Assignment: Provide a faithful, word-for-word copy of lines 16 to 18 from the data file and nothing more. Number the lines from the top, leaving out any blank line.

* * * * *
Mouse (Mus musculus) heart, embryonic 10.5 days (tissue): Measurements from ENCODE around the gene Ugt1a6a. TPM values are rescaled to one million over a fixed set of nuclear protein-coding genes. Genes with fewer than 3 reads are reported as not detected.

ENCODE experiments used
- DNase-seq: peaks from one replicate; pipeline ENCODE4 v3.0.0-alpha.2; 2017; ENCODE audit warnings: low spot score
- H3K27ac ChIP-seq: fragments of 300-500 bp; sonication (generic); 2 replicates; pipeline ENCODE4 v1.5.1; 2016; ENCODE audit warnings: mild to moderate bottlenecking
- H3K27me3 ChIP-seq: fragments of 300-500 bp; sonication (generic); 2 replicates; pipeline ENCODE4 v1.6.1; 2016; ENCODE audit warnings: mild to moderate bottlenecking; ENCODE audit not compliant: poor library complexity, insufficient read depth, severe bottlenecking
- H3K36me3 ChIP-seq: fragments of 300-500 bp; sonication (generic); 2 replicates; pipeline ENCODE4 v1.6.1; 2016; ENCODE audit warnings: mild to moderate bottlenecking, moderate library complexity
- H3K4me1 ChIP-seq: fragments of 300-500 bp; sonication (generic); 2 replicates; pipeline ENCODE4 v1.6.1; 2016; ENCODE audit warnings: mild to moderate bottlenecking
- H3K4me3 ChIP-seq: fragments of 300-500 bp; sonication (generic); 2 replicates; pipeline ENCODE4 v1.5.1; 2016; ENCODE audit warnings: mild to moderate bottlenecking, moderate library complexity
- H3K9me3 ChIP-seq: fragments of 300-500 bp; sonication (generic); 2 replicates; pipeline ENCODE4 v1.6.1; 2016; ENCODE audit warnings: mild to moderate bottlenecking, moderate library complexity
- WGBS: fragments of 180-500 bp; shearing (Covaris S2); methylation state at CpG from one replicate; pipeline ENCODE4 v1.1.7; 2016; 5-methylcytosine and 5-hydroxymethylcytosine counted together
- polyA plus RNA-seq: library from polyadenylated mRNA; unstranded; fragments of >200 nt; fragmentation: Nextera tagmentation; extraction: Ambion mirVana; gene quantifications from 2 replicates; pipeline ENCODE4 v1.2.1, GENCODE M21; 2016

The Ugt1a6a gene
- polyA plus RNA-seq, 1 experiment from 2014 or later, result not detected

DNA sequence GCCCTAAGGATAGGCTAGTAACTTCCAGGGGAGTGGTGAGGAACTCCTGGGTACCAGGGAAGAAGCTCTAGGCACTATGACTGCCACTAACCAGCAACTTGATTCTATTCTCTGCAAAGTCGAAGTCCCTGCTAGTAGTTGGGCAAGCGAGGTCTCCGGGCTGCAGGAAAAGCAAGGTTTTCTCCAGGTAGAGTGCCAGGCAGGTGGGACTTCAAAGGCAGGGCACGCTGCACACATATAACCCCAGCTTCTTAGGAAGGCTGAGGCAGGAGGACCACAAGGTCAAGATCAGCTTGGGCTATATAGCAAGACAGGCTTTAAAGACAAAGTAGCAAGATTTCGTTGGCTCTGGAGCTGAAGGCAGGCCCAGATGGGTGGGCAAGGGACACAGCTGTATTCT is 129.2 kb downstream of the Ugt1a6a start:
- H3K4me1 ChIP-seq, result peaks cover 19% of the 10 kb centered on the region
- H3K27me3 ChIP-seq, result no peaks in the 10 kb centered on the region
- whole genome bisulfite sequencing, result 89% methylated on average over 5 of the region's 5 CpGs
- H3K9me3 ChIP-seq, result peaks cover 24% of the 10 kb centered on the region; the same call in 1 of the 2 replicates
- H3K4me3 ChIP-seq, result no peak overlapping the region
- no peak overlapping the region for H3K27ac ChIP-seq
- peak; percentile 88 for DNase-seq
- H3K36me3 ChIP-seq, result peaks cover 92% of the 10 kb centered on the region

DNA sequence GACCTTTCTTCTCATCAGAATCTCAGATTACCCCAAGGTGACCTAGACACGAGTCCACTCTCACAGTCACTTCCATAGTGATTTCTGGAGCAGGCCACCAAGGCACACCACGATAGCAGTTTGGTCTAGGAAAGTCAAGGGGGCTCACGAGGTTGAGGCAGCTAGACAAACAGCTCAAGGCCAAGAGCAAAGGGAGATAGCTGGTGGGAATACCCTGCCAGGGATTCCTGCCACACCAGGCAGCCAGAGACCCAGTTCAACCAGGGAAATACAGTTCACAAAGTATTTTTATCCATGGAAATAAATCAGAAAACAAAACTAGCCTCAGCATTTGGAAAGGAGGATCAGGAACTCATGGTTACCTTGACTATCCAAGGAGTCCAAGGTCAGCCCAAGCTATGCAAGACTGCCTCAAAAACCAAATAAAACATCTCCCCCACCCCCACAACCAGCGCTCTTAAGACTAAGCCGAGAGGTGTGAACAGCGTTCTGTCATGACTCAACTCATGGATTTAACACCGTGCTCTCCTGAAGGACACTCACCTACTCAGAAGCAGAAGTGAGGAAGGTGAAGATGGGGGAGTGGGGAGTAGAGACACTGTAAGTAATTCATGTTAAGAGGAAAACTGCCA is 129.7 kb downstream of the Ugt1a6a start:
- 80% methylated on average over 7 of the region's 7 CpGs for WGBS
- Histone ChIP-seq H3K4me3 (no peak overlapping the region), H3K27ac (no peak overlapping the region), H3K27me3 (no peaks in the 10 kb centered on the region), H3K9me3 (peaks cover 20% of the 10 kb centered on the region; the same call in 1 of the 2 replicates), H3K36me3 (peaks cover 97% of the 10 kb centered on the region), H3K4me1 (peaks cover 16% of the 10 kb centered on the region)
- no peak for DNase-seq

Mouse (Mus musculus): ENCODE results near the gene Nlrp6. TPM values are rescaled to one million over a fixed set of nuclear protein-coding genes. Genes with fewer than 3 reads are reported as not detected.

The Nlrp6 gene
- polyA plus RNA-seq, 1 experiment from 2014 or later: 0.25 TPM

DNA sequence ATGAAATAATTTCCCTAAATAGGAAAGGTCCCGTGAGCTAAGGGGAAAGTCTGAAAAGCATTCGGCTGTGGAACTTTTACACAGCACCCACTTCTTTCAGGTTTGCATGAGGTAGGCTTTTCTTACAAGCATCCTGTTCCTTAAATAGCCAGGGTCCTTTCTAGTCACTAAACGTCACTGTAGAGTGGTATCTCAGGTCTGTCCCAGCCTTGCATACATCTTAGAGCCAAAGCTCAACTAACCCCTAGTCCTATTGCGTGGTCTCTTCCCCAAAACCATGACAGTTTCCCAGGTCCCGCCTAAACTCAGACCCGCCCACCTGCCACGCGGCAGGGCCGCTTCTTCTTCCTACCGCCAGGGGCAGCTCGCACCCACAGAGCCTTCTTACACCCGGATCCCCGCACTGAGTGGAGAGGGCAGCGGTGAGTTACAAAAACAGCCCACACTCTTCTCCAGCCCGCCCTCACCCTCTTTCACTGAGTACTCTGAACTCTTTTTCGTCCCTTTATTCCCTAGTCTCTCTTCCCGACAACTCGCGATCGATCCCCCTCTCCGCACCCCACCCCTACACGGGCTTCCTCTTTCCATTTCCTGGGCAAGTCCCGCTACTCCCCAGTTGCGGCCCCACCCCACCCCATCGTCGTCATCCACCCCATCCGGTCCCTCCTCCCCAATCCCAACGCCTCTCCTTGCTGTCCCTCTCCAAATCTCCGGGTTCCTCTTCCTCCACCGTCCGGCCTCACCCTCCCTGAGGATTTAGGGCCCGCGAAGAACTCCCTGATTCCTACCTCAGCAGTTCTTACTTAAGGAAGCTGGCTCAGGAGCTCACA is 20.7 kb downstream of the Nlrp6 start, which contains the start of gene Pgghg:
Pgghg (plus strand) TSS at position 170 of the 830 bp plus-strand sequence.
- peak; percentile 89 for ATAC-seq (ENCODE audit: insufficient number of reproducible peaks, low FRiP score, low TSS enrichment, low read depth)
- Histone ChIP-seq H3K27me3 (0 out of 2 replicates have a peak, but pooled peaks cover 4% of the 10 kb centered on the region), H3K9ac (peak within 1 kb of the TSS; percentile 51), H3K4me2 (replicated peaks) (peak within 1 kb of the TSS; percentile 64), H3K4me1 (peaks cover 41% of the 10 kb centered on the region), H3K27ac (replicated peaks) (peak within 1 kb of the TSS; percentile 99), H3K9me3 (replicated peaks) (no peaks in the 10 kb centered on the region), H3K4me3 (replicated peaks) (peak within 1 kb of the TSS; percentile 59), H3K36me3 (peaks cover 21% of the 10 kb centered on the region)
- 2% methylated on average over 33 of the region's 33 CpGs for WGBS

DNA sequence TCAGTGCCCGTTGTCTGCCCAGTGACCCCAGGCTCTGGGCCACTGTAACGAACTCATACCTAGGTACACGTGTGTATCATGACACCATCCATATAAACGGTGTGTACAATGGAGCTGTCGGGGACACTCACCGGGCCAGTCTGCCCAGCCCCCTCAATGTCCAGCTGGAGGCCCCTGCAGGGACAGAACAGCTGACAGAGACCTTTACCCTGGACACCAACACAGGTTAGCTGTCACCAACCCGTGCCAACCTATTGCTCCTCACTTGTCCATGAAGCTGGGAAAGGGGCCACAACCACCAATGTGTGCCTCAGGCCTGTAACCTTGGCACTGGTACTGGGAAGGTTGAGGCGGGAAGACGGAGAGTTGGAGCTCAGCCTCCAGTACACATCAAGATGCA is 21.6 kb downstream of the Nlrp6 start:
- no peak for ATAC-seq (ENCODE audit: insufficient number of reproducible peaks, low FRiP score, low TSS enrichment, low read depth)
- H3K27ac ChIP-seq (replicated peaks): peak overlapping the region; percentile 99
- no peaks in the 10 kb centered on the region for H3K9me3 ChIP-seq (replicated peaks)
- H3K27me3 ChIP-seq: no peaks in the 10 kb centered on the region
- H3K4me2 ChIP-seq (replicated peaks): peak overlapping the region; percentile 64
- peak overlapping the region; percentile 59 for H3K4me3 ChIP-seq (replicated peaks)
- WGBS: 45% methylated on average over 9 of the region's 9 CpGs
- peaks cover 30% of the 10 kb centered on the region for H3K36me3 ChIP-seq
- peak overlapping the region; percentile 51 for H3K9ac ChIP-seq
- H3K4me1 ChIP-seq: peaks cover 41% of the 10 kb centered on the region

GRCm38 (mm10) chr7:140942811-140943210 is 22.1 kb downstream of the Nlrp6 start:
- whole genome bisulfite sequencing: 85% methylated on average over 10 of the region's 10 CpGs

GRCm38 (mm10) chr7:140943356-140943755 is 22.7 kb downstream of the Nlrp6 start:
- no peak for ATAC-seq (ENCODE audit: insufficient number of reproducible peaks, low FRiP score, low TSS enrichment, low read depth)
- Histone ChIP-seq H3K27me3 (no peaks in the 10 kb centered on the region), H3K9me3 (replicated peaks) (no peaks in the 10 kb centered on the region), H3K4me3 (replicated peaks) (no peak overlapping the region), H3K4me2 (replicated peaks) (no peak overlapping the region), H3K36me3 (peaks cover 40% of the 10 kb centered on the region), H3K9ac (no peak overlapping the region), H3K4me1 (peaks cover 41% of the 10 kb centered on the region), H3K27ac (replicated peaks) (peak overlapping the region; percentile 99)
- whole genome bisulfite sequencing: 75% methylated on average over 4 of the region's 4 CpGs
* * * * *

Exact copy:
- H3K27me3 ChIP-seq, result no peaks in the 10 kb centered on the region
- whole genome bisulfite sequencing, result 89% methylated on average over 5 of the region's 5 CpGs
- H3K9me3 ChIP-seq, result peaks cover 24% of the 10 kb centered on the region; the same call in 1 of the 2 replicates